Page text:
The wireless industry has convinced the federal telecom regulator not to look at whether it should start regulating mobile wireless data services at an upcoming public hearing. However the regulator hasn’t dismissed the controversial idea, either.
On Tuesday the Canadian Radio-Television and Telecommunications Commission (CRTC) said wireless data regulation won’t be part of a two-week hearing starting Oct. 25 into the minimum services carriers ought to offer subscribers.
Instead the commission will review written submissions from the industry and public on the issue separately from the hearing, and behind closed doors.
In making its move the regulator agreed with the Canadian Wireless Telecommunications Association, which represents the nation’s wireless carriers, to limit its examination into wireless only to forbidding wireless carriers from committing undue discrimination in service or rates to anyone.
The decision removes the possibility that groups could publicly pressure the commission to make high speed wireless data service a basic obligation wireless carriers have to deliver to all subscribers.
However, whether the commission’s data traffic management rules – set last year for wireline services — should apply to mobile wireless data carriers will be on the agenda.
“This is a step in the right direction,” said Marc Choma, spokesman for the association, said of the commission’s decision, although it wishes the commission would drop the idea entirely.
“It’s a positive move,” said Shawn Hall, a spokesman for Vancouver-based Telus Corp., the country’s third largest wireless carrier, said of the commission decision.
“This removes what would have been a distracting sideshow” at the October obligation to serve hearing, he said.
Iain Grant, managing director of the SeaBoard Group, a Montreal-based telecommunications consultancy, also agreed with the commission move.
Rather than caving to the wireless industry, Grant said, “its caved to common sense and logic.” The Harper government has already directed the commission to keep regulation to a minimum, he pointed out.
Grant, too, is disappointed the commission is still mulling over getting into wireless data services regulation, no matter how small. The commission would be better off looking into more important issues, he said, such as investigating international roaming rates charged by wireless carriers.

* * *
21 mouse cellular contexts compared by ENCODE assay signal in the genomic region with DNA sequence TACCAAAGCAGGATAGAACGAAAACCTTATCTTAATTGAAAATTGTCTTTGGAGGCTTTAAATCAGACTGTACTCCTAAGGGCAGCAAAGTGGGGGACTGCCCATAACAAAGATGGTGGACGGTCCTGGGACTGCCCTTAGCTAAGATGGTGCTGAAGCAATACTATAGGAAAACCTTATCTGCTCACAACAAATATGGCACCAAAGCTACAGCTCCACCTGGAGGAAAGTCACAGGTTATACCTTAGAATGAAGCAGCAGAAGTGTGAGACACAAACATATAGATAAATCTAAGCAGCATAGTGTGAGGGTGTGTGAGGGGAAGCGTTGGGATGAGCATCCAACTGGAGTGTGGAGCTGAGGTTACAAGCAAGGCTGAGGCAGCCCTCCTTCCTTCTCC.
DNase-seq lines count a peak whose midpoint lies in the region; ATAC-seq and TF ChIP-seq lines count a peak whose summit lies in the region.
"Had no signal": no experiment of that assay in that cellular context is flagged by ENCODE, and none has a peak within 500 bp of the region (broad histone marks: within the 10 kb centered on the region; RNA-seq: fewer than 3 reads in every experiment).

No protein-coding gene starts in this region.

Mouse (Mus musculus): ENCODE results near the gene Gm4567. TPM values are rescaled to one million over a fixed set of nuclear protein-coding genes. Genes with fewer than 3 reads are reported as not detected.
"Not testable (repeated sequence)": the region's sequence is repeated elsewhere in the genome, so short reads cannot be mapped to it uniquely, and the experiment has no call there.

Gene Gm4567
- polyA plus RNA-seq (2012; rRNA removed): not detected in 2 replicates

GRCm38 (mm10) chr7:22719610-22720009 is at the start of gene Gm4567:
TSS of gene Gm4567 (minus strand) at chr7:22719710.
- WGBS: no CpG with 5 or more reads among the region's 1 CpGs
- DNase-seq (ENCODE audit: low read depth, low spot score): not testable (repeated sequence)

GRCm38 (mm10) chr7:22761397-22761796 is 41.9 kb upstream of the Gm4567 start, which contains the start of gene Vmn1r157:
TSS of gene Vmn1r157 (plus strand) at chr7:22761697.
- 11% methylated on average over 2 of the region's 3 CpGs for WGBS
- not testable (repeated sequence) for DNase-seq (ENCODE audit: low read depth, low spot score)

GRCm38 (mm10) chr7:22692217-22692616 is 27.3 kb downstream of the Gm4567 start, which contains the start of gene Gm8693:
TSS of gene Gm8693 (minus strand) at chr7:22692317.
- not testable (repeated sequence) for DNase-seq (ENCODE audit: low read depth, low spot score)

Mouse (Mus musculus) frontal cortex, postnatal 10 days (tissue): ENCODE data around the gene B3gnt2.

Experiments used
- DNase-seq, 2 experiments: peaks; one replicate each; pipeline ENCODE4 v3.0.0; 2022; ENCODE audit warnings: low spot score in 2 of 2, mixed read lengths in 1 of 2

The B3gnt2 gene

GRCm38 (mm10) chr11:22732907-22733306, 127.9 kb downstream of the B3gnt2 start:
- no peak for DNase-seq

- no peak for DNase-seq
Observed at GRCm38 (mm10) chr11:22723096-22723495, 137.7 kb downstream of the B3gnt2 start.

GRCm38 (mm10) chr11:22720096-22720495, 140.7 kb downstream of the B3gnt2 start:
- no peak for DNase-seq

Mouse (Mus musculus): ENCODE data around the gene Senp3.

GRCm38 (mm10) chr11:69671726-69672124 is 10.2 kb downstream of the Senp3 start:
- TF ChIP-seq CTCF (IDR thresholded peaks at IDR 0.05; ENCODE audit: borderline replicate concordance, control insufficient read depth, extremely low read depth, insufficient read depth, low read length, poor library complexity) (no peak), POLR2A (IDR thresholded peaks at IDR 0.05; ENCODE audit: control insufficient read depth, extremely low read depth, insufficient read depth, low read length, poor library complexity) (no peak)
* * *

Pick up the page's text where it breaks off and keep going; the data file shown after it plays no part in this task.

The CRTC regulates voice and data services of wireline carriers and voice service of wireless carriers in a variety of ways, one of which is to ensure they comply with the non-discrimination terms of section 27 of the Telecommunications Act.
It says Canadian carriers can’t “unjustly discriminate or give an undue or unreasonable preference toward any person”
However, since 1996 it has kept its hands off wireless data services, in part because at the time few services were available. That has changed radically in the past five years.
But when the CRTC said in recent months that it wanted to re-examine wireless data forbearance (a legal term which means non-regulation), the wireless industry became alarmed. In part, the concern was that the commission didn’t suggest there were any limits on where it would go. But wireless data services are now the fastest growing revenue sector of the telecom industry and new regulations aren’t welcome.
In response, the wireless association quickly agreed that Section 27 would apply to wireless data – without explaining how — and urged the commission to look at regulation separately from the obligation to serve hearing.
Exactly how Section 27 will apply to wireless data services will apparently be the focus of the written submissions.
Limiting to the commission to looking into overt discrimination may not be enough, says David Fewer, director of the Ottawa-based Canadian Internet Policy and Public Interest Clinic. His association will tell the commission it should also oversee any traffic management practices of wireless carriers as well, as it does for wireline data carriers.
Last October the commission set out rules under which Internet providers have to control their traffic management policies. Carriers want to sometimes slow traffic to prevent individuals from hogging bandwidth.
The commission largely agreed, but said carriers would need its permission to block content to a user or slow time-sensitive applications – such as voice services – too much.
Fewer’s association, which represents consumer and public interests in areas of privacy and consumer protection, hopes the CRTC will clarify its position on wireless.
Marc Choma said so far the wireless association believes the commission should have the power to look into unjust discrimination. When asked how far the commission should be able to go, he referred to an association letter to the commission which acknowledges the concerns of content producers that carriers will prefer some Web sites to others.
Allowing the CRTC the authority to apply S. 27 to mobile wireless data carriers “should fully assuage these concerns,” the letter said.